The reply: “Transactions made with your Visa Check Card and/or CUCARD will not be affected by the recent credit card surcharge settlement. Please be advised this surcharge does not apply to debit cards transactions, whether you select the Credit or the Debit option when you make a purchase. If you have any further questions, please let us know.”

    I recommend you contact your financial institution so you know for yourself.

    • Cyrus says:

      I stand corrected Robert – thanks for the info. I will contact my local bank as well to be sure. Score one for debit cards! I haven’t used credit cards for years and now I have yet another reason not to use them!

  • Lifeisdynamic says:

    Interesting trend developing in USA which requires watching for us here in Australia. Some merchant and service outlets here do pass on the transaction fee to their customers for using credit cards. These businesses are required by law to notify the customer (often in fine print and must search for the information). However, charges of 1.5% is the norm and I have yet to see any percentage above that. Certainly a fee of 4% would see me scuttling to find another method of paying for my needs along with a letter of complaint. As far as I can tell, there is no justification for charging such a high amount on an electronic transaction here in Australia.

    I can see the advantages for some people who prefer to use credit card for reward points, however, in the end someone has to pay for the advantages, it might as well be the credit card user as certainly will not be the credit provider!

    If the public are accepting of such ongoing imposts as credit charges for conducting business on a financial product the user is already paying for (through an annual charge), then financial institutions will ‘milk the cow’ for all there is to take. The more incentives there are to use a credit card (reward points) the more the financial institutions feel justified to ask ALL users to pay.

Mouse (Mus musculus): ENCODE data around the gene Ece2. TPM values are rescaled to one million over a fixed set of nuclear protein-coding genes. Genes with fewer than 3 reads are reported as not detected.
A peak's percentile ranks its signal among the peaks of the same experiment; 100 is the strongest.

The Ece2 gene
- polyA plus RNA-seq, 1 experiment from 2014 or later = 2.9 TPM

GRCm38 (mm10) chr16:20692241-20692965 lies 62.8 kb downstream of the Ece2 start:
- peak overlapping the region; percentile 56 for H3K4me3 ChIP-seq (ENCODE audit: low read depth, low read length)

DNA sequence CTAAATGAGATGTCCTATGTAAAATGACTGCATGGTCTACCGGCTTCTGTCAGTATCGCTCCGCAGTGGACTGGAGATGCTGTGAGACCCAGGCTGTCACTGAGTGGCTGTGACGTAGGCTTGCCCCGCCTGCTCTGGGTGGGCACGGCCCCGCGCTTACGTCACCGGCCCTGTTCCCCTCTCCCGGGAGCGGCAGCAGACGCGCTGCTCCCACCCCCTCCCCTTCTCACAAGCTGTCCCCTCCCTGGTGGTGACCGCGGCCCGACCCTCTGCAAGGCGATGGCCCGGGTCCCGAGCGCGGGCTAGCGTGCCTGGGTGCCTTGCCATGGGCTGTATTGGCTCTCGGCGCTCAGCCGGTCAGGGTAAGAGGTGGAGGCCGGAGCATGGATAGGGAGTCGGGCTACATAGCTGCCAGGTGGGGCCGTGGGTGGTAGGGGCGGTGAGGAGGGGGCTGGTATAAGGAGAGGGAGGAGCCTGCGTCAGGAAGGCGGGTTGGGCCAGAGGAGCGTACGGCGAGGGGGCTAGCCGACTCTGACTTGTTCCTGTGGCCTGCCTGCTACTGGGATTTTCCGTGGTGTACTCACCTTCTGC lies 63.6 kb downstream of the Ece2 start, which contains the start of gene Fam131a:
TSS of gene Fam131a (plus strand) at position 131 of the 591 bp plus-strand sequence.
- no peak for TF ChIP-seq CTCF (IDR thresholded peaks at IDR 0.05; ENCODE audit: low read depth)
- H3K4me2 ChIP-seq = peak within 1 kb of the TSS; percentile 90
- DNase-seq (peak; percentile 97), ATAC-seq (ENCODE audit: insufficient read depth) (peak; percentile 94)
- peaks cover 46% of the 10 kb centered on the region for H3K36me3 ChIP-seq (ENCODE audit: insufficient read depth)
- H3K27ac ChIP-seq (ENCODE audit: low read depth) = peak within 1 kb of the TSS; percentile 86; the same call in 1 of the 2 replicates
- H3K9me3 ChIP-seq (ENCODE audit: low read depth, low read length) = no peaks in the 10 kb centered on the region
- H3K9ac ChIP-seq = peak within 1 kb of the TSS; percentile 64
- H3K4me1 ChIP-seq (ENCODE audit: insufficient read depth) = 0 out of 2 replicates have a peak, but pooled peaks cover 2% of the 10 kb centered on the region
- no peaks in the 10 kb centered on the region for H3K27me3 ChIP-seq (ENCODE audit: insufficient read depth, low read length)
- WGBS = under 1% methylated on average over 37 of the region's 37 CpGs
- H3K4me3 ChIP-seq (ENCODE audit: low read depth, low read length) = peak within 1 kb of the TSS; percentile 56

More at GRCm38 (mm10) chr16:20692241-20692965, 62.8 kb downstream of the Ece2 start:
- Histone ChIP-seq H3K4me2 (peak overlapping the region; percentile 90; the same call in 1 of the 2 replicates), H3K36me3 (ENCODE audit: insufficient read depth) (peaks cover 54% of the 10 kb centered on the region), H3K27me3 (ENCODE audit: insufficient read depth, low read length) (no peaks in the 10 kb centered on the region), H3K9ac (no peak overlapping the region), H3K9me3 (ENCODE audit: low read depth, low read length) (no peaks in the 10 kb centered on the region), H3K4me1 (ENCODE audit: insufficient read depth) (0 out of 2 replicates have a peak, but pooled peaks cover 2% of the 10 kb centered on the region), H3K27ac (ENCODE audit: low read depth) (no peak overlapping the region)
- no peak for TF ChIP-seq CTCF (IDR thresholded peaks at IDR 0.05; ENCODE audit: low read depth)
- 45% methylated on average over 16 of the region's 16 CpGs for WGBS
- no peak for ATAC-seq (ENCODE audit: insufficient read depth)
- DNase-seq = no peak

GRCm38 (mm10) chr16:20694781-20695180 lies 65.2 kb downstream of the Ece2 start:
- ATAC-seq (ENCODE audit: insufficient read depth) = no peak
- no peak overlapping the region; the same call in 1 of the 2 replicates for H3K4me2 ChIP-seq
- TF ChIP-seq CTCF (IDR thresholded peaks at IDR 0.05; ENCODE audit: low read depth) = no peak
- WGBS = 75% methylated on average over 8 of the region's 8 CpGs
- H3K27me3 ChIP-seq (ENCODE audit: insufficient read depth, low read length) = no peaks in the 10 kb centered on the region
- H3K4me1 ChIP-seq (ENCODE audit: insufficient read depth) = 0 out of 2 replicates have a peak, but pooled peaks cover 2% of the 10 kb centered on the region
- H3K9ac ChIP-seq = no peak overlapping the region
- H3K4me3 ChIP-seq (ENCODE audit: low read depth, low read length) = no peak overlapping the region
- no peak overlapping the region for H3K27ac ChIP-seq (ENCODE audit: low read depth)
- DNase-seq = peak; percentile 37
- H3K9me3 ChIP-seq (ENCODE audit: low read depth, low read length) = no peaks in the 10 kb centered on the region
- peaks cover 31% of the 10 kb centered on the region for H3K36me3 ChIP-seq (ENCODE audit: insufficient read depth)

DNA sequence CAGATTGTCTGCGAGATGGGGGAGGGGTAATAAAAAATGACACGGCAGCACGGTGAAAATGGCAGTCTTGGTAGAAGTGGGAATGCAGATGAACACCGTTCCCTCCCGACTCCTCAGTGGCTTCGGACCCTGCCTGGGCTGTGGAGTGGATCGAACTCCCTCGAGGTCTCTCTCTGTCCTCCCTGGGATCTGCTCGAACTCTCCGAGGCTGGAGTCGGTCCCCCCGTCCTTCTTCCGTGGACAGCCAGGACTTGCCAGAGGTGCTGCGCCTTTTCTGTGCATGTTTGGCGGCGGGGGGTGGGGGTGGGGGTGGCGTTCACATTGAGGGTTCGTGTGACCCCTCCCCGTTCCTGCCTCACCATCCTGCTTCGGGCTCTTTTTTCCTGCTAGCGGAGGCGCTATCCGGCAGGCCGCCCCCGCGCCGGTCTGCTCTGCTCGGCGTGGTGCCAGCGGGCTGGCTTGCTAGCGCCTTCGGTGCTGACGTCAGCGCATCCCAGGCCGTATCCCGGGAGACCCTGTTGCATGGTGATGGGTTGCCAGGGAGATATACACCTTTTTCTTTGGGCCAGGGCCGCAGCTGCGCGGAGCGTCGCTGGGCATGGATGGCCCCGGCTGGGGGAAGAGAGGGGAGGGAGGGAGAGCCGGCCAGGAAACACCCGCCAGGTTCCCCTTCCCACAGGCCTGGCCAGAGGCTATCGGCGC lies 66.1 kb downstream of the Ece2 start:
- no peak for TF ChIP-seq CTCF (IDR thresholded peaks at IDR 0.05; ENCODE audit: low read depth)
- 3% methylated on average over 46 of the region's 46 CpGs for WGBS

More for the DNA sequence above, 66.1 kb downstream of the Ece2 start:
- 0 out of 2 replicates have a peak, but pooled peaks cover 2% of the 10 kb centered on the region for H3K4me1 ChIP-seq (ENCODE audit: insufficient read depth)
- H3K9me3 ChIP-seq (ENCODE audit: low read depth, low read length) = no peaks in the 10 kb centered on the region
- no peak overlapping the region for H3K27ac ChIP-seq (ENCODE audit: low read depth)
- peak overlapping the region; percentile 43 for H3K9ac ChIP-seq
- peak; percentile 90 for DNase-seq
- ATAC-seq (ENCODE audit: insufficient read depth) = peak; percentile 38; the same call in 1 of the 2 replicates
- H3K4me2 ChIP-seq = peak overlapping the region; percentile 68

Seems to me, the GFC was about the provision of credit and its encouraged use among the ever-suffering public.

    One to watch here!

  • Long says:

    It should be noted that some states, like California, will not be affected by this law change.

  • Cyrus says:

    I’m pretty sure that debit cards would be affected as well, if you process it as “credit.” When you do that, the transaction gets processed through the Visa or MasterCard network in the exact same way as a credit card. I don’t think the merchant or the network would be able to tell the difference between the two. When people refer to debit card transactions, they often are referring to using it as an ATM card.

  • Julie says:

    Is Discover Card included in this? Is this change already in full swing?

  • Roxy says:

    Glad to see AMEX wasn’t included. That’s the card I use the most… and my favorite rewards card!

  • Chris@JumboCD says:

    It is interesting, on one hand we are keeping being told we will be moving to a cashless society, and on the other hand, we may pay big bucks to do so. I’ve seen some gas stations going back to offering a lower price for cash.

    Apparently, electronic money isn’t viewed as being good for everyone.
    cd :O)

    • Jane Savers @ The Money Puzzle says:

      Canada has just done away with the penny. Transactions that are paid in cash are rounded up or down to the nearest nickle. The government would prefer that we all non-cash forms of payment so that all transactions could be easily monitored and the government would be spared the costs associated with cash.

      I love my credit card points and I plan how and, to a lesser extent, where I shop based on what I can get out of it. If I end up with an extra expense I will shop elsewhere.